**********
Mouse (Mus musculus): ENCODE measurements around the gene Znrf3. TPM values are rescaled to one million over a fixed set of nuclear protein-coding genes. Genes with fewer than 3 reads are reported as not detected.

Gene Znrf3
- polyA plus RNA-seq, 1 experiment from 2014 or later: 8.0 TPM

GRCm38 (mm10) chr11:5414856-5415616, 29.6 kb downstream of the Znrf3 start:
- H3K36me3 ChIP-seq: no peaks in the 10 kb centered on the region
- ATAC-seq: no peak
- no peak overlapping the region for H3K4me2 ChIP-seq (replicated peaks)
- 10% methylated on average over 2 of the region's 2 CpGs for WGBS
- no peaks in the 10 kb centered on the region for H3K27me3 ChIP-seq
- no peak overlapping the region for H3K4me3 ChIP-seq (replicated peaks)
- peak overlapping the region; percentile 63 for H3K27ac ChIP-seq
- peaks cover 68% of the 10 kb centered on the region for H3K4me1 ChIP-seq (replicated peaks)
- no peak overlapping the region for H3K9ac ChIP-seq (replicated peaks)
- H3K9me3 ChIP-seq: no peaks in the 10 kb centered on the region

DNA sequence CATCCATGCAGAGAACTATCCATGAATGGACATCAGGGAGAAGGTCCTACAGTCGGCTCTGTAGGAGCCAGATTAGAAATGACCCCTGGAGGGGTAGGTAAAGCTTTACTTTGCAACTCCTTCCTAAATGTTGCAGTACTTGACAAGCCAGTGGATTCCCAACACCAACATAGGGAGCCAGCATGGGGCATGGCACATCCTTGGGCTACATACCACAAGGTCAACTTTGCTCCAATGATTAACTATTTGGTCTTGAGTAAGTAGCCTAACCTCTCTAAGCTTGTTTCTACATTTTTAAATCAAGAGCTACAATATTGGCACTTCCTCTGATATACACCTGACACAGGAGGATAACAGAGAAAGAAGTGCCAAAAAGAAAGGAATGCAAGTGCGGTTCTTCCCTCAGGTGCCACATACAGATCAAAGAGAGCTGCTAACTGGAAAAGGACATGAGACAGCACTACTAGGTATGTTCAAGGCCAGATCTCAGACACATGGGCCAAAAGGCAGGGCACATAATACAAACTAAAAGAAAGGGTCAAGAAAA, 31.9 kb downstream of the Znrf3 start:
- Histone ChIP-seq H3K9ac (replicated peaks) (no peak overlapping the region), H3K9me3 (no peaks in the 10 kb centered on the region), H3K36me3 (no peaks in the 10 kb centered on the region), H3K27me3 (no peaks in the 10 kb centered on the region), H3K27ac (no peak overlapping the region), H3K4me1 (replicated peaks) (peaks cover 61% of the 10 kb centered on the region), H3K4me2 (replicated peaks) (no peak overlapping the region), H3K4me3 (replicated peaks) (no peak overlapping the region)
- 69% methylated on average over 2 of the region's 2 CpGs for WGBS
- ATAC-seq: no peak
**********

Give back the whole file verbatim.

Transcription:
Mouse (Mus musculus): ENCODE measurements around the gene Znrf3. TPM values are rescaled to one million over a fixed set of nuclear protein-coding genes. Genes with fewer than 3 reads are reported as not detected.

Gene Znrf3
- polyA plus RNA-seq, 1 experiment from 2014 or later: 8.0 TPM

GRCm38 (mm10) chr11:5414856-5415616, 29.6 kb downstream of the Znrf3 start:
- H3K36me3 ChIP-seq: no peaks in the 10 kb centered on the region
- ATAC-seq: no peak
- no peak overlapping the region for H3K4me2 ChIP-seq (replicated peaks)
- 10% methylated on average over 2 of the region's 2 CpGs for WGBS
- no peaks in the 10 kb centered on the region for H3K27me3 ChIP-seq
- no peak overlapping the region for H3K4me3 ChIP-seq (replicated peaks)
- peak overlapping the region; percentile 63 for H3K27ac ChIP-seq
- peaks cover 68% of the 10 kb centered on the region for H3K4me1 ChIP-seq (replicated peaks)
- no peak overlapping the region for H3K9ac ChIP-seq (replicated peaks)
- H3K9me3 ChIP-seq: no peaks in the 10 kb centered on the region

DNA sequence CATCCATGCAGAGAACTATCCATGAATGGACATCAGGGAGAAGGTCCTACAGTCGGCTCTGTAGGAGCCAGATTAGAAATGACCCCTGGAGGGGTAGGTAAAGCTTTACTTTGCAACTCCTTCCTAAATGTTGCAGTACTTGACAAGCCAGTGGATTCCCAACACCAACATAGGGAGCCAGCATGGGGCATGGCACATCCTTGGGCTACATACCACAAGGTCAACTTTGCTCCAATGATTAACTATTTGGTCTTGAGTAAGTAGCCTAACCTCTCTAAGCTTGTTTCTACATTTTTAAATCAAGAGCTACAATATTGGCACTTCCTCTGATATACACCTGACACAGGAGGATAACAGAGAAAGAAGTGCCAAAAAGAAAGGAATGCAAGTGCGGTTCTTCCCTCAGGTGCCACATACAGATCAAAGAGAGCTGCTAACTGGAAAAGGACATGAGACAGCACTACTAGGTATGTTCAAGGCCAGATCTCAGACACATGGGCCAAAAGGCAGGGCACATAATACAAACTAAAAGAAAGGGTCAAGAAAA, 31.9 kb downstream of the Znrf3 start:
- Histone ChIP-seq H3K9ac (replicated peaks) (no peak overlapping the region), H3K9me3 (no peaks in the 10 kb centered on the region), H3K36me3 (no peaks in the 10 kb centered on the region), H3K27me3 (no peaks in the 10 kb centered on the region), H3K27ac (no peak overlapping the region), H3K4me1 (replicated peaks) (peaks cover 61% of the 10 kb centered on the region), H3K4me2 (replicated peaks) (no peak overlapping the region), H3K4me3 (replicated peaks) (no peak overlapping the region)
- 69% methylated on average over 2 of the region's 2 CpGs for WGBS
- ATAC-seq: no peak